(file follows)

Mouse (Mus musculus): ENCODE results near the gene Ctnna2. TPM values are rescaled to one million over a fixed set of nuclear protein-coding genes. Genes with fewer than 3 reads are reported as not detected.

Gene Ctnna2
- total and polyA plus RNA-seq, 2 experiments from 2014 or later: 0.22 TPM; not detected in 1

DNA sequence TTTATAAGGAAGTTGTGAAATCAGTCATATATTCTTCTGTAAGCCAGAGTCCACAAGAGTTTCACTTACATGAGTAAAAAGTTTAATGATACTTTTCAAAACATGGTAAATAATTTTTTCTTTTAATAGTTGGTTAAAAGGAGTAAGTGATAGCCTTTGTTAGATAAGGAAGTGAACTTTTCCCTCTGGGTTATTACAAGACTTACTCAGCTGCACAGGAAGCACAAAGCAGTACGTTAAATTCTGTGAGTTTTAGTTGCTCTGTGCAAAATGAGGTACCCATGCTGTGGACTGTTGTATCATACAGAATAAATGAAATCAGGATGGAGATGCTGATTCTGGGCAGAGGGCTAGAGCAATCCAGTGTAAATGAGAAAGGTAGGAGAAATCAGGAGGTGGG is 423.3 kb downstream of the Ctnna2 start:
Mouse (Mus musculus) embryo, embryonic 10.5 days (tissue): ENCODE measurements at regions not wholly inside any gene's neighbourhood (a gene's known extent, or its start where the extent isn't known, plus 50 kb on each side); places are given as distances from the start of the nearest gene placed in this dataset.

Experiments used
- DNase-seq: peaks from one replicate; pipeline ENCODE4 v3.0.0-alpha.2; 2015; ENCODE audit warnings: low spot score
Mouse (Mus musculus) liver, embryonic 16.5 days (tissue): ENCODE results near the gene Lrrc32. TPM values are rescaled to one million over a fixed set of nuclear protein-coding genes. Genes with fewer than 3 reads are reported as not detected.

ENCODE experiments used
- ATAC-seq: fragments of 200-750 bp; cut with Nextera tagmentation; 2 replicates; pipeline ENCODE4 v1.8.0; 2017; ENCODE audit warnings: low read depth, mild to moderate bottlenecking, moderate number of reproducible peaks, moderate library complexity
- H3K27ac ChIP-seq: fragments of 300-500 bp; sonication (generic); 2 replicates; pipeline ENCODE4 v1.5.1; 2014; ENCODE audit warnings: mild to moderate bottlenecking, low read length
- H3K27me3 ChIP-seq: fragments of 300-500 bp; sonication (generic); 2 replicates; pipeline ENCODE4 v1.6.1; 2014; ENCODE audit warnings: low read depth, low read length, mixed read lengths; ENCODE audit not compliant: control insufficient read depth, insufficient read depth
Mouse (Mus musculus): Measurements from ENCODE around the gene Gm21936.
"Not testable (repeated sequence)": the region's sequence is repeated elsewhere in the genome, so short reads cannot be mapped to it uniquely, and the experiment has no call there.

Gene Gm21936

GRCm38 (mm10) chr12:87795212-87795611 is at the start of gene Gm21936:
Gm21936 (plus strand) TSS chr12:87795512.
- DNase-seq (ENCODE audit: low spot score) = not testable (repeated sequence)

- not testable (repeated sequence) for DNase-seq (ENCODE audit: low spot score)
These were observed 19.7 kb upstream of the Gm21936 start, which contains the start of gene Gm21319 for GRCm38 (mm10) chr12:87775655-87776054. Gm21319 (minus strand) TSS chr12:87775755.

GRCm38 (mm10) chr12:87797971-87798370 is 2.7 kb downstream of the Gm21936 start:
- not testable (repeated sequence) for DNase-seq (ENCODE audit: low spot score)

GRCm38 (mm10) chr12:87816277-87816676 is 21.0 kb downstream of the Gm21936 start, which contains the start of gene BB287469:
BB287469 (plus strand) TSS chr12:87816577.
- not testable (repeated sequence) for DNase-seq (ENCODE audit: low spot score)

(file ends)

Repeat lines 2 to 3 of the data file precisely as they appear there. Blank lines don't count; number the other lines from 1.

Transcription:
Gene Ctnna2
- total and polyA plus RNA-seq, 2 experiments from 2014 or later: 0.22 TPM; not detected in 1